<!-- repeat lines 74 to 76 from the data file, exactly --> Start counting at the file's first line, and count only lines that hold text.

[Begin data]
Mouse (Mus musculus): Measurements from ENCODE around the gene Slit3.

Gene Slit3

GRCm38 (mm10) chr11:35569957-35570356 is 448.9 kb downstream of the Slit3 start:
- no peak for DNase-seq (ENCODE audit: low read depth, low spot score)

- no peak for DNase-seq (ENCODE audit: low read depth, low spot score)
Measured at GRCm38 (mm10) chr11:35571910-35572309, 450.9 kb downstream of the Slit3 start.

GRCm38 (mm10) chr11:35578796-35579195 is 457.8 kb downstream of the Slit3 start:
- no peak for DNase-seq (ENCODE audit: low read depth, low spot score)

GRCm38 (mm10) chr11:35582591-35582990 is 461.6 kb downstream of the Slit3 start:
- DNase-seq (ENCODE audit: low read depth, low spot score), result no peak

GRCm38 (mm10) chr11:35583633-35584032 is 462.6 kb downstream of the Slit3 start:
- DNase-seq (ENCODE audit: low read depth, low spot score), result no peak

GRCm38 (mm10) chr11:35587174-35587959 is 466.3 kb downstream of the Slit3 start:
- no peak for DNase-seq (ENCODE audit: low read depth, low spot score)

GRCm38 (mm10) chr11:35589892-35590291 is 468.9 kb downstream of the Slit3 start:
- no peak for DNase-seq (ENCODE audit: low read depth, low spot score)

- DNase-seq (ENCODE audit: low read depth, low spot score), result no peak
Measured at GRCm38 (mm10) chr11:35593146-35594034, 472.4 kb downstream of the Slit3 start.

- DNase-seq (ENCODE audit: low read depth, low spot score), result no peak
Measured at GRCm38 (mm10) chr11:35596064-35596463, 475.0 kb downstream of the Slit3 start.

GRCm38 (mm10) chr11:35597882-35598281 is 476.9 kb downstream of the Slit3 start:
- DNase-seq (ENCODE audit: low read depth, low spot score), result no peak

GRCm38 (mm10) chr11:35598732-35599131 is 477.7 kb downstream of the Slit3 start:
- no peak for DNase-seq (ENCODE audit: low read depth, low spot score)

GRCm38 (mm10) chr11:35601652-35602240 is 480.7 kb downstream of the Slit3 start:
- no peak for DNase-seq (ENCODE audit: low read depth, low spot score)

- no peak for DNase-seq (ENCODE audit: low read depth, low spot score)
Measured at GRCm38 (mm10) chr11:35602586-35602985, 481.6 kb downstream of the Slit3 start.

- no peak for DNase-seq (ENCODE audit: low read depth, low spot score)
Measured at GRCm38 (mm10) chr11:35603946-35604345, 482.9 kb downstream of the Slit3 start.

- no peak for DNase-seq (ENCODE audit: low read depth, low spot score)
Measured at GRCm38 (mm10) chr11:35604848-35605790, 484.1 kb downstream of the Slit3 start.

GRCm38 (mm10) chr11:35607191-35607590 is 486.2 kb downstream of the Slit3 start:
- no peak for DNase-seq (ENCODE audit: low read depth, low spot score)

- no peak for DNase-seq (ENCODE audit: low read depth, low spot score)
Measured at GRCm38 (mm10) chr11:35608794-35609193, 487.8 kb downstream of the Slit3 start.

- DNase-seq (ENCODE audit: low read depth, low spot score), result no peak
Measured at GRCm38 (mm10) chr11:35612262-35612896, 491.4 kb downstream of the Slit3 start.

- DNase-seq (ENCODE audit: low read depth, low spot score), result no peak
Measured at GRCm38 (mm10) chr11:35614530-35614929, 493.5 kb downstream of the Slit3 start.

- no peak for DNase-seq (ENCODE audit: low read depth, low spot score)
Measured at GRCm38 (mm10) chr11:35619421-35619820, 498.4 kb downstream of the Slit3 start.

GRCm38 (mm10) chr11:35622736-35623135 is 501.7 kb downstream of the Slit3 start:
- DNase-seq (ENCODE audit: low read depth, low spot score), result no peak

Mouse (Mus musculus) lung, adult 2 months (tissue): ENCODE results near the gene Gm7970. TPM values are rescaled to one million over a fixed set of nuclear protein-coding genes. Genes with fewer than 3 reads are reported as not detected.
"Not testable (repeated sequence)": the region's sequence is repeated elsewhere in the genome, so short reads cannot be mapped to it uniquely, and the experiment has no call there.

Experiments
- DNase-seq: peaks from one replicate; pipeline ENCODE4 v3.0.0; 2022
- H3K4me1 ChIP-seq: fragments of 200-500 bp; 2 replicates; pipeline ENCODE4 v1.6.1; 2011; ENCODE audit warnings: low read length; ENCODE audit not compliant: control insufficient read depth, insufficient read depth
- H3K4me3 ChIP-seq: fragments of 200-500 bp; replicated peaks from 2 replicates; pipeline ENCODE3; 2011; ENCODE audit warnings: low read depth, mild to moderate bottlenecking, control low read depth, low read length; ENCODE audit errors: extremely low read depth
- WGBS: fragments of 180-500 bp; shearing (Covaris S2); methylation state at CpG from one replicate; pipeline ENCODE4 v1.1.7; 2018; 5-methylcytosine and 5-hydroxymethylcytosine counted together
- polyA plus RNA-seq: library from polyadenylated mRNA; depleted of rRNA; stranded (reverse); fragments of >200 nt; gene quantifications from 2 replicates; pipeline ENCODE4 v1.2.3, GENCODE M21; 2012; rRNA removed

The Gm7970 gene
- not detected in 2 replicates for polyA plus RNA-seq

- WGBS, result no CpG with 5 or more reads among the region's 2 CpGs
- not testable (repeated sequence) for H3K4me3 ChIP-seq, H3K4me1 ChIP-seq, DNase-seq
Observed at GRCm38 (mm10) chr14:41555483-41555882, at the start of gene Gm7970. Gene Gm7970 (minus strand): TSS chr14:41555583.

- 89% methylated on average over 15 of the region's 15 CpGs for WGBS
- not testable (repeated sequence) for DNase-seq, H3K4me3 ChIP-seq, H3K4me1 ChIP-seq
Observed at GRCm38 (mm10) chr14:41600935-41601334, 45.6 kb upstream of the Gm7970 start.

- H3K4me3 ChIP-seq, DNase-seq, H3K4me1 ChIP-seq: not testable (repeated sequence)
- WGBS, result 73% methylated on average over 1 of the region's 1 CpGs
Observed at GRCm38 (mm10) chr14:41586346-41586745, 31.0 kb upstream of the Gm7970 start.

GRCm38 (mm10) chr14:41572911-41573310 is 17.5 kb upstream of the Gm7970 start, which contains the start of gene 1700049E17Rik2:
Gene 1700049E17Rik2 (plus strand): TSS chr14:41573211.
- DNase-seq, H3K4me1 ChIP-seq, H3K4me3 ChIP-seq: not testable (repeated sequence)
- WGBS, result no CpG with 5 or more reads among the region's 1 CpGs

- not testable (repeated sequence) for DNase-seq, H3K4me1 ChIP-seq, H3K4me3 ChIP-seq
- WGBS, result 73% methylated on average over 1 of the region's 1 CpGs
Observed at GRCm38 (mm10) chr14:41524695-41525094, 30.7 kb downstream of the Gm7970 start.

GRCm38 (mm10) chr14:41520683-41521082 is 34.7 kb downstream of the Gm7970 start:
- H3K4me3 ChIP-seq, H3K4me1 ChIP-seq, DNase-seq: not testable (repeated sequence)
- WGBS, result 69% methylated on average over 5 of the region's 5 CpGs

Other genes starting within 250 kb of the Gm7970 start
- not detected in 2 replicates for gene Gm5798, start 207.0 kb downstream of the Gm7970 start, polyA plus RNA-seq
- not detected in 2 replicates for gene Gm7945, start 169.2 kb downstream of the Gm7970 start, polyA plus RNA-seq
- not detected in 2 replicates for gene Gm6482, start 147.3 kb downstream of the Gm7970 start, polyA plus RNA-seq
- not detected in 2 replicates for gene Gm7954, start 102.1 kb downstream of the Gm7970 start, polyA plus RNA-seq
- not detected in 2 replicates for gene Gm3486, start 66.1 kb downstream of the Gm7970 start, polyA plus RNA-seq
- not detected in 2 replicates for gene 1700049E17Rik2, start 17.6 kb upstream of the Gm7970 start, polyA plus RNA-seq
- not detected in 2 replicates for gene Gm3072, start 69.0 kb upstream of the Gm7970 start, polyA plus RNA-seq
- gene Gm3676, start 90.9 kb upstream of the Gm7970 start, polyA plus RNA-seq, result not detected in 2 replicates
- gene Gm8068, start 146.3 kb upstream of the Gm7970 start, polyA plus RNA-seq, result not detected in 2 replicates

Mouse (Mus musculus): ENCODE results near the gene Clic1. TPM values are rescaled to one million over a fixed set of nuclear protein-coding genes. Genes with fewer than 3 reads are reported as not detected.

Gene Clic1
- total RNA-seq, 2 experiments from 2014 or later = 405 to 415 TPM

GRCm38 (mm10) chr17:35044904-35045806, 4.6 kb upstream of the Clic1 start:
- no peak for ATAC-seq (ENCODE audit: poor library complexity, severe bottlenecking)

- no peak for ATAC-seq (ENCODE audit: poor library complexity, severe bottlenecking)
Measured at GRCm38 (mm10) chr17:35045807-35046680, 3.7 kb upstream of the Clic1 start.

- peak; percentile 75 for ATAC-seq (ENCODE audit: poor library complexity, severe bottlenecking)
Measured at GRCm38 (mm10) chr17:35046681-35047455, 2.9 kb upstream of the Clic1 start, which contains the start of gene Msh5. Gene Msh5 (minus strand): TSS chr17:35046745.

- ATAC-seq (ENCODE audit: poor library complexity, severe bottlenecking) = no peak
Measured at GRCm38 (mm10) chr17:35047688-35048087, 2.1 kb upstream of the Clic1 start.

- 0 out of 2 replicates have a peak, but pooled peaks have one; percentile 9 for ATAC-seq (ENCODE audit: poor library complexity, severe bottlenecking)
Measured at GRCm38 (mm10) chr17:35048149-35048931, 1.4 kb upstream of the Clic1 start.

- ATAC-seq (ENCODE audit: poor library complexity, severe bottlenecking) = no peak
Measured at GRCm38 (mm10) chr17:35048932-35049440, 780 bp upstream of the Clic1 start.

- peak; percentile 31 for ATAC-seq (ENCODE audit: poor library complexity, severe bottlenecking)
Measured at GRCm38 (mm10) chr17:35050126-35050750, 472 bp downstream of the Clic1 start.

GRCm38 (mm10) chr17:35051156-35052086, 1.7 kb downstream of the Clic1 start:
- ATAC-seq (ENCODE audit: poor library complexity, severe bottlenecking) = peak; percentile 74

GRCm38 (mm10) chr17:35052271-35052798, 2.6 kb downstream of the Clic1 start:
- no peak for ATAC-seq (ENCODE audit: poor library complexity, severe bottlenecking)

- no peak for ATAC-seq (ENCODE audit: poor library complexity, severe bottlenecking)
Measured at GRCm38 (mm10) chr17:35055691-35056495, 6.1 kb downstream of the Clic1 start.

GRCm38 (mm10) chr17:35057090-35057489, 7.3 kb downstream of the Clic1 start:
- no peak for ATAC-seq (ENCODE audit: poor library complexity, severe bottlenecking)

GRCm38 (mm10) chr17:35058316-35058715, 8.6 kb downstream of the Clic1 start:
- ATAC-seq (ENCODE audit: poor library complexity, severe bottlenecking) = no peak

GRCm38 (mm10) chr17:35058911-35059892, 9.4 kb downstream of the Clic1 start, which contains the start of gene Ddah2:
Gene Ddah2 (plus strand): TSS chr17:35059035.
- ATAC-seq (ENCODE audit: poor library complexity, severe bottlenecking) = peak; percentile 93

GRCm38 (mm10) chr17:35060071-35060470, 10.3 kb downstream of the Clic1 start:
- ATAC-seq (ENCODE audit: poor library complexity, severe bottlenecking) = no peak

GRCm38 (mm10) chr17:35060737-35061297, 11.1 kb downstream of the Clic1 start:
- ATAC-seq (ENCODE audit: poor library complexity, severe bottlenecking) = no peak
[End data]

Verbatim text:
Other genes starting within 250 kb of the Gm7970 start
- not detected in 2 replicates for gene Gm5798, start 207.0 kb downstream of the Gm7970 start, polyA plus RNA-seq
- not detected in 2 replicates for gene Gm7945, start 169.2 kb downstream of the Gm7970 start, polyA plus RNA-seq